The Watchman On The Wall

The Watchman On The Wall
Eph 6:12 For we wrestle not against flesh and blood, but against principalities, against powers, against the rulers of the darkness of this world, against spiritual wickedness in high places. Verse 13 Wherefore take unto you the whole armour of God, that ye may be able to withstand in the evil day, and having done all, to stand.

Friday, June 7, 2013

The New Despotism, Part II

Again, my friend Larry Johnson wrote the outstanding essay below.
Larry Johnson Christian essayist

In Part I we learned that humanistic definitions of equality have played a central role in the ascendance of a new despotism in America.  

The route of De Tocqueville's travels

About 175 years ago, Tocqueville gave a vivid picture of this new type of oppression that would threaten democracies and which “…which will not be like anything there has been in the world before…”  He admitted that he was having trouble naming this new despotism but “wished to imagine under what new features despotism might appear in the world”: came to the U.S. in 1831.
Alexis deTocqueville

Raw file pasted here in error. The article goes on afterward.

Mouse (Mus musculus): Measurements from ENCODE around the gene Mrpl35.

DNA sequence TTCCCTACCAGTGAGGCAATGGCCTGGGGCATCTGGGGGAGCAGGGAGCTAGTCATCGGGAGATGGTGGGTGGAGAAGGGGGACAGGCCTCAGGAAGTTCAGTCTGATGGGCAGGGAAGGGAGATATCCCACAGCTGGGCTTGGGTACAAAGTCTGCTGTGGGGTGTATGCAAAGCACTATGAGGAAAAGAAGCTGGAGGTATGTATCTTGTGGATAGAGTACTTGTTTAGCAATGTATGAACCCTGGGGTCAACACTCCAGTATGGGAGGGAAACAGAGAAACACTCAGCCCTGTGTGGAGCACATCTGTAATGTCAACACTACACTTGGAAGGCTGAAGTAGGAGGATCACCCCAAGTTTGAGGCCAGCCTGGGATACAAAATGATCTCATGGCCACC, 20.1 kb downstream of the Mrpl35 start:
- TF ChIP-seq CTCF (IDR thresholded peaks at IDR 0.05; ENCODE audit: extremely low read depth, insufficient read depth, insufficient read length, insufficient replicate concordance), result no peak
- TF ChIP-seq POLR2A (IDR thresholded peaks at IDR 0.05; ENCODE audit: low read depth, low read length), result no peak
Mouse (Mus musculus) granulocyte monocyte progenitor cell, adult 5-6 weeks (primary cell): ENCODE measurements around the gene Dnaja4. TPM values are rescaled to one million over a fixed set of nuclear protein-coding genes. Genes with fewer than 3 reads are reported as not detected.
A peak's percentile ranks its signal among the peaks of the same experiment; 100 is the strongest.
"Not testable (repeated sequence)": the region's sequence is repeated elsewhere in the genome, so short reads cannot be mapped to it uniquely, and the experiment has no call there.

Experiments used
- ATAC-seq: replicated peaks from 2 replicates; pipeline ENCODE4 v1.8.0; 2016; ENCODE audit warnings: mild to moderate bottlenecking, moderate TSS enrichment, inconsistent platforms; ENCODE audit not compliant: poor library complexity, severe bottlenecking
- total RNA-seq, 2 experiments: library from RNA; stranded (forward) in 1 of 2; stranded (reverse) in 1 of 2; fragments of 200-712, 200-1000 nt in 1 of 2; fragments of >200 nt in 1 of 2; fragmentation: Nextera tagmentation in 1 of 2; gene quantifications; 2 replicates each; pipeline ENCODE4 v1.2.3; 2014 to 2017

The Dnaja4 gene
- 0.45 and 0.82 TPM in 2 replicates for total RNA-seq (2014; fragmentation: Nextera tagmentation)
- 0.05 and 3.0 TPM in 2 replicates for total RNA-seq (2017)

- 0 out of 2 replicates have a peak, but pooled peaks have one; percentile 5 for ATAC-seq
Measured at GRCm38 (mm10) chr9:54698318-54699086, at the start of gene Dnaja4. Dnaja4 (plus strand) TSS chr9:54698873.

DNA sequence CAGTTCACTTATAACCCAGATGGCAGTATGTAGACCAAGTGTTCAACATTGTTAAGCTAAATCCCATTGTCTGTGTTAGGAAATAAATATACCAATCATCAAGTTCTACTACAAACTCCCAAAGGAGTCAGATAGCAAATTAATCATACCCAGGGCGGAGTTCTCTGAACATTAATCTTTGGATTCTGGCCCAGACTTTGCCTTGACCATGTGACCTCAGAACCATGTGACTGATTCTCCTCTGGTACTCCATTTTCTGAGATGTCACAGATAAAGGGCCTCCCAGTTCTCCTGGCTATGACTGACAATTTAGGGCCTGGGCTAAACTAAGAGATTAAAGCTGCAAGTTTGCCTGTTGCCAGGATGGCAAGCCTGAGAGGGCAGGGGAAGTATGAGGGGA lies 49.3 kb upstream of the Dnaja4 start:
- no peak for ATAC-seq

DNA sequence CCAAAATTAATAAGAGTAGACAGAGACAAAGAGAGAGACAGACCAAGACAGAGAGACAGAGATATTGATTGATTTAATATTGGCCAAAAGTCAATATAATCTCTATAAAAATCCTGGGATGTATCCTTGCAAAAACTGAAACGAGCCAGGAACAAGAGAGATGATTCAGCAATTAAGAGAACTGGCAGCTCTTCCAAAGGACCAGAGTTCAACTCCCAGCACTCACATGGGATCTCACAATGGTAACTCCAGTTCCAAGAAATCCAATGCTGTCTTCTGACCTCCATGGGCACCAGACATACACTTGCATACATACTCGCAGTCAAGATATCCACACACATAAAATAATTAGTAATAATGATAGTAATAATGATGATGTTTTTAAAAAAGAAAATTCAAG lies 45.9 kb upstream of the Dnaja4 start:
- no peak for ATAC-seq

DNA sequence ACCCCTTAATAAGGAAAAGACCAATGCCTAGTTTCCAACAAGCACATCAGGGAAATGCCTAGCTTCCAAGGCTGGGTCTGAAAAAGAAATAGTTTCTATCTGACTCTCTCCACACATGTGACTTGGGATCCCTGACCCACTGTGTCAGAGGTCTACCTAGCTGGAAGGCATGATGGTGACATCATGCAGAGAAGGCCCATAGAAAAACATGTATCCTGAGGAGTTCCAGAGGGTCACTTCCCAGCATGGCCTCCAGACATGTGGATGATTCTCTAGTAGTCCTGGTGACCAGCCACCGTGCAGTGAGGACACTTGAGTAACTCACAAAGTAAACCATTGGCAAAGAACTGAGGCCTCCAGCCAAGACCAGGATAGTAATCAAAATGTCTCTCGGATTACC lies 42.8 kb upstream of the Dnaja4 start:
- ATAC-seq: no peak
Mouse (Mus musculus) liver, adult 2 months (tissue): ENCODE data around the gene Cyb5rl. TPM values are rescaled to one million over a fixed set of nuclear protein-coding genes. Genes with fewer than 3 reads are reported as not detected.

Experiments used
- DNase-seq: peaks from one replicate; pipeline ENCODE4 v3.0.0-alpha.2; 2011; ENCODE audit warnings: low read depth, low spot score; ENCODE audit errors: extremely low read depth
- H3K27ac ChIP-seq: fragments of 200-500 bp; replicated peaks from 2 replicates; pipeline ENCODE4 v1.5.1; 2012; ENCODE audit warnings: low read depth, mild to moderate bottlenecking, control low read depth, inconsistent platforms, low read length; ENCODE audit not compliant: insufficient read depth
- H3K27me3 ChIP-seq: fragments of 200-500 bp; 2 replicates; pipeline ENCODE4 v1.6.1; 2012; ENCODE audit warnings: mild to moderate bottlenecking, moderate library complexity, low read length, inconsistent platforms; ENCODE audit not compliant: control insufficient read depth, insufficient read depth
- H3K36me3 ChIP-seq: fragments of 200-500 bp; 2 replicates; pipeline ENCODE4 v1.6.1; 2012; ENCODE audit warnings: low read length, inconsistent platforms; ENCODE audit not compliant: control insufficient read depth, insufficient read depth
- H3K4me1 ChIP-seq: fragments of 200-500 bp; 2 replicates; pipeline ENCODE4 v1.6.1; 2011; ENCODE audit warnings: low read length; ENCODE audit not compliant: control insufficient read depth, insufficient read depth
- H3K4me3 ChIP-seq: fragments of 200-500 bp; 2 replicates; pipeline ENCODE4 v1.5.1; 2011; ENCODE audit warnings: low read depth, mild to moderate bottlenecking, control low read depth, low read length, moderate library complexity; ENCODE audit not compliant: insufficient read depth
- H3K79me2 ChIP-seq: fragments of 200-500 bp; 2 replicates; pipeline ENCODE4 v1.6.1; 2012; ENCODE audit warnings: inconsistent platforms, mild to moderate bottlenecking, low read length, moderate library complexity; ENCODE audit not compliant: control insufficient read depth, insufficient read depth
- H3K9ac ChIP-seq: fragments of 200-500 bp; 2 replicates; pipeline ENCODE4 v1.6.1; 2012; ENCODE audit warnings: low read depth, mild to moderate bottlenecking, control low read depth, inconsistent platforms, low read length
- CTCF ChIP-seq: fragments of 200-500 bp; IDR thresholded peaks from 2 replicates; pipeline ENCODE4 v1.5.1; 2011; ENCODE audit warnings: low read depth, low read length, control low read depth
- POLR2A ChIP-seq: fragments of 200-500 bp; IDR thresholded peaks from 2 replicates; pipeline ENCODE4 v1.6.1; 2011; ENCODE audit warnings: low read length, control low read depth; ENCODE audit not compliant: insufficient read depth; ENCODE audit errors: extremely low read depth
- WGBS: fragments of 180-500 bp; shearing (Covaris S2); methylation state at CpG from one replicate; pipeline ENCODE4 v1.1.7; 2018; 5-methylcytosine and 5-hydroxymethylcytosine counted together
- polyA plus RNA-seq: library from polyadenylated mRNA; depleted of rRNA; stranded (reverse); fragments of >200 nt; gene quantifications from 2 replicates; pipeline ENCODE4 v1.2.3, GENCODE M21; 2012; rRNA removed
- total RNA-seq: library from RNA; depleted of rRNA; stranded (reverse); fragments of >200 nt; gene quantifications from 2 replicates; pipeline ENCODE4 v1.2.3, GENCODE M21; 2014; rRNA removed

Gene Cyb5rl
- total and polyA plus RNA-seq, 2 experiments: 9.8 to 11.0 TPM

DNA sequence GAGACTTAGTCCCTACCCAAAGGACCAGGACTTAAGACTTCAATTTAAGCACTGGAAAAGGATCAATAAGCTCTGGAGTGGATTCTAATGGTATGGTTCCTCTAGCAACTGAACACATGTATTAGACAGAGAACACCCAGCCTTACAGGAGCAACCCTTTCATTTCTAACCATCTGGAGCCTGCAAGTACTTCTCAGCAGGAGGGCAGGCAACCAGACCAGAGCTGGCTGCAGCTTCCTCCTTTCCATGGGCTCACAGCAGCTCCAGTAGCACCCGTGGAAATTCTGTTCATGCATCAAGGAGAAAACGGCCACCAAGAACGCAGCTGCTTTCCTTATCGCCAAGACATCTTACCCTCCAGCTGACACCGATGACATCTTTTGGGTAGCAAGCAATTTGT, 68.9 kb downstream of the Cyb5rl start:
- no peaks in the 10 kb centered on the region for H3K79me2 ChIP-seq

I see an innumerable crowd of men, all alike and equal, turned in upon themselves in a restless search for those petty, vulgar pleasures with which they fill their souls…Above these men stands an immense and protective power which alone is responsible for looking after their enjoyments and watching over their destiny.  It is absolute, meticulous, ordered, provident, and kindly disposed.  It would be like a fatherly authority, if, father-like, its aim were to prepare men for manhood, but it seeks only to keep them in perpetual childhood; it prefers its citizens to enjoy themselves provided they have only enjoyment in mind.  It works readily for their happiness but it wishes to be the only provider and judge of it.  It provides their security, anticipates and guarantees their needs, supplies their pleasures, directs their principal concerns, manages their industry, regulates their estates, divides their inheritances.  Why can it not remove from them entirely the bother of thinking and the troubles of life?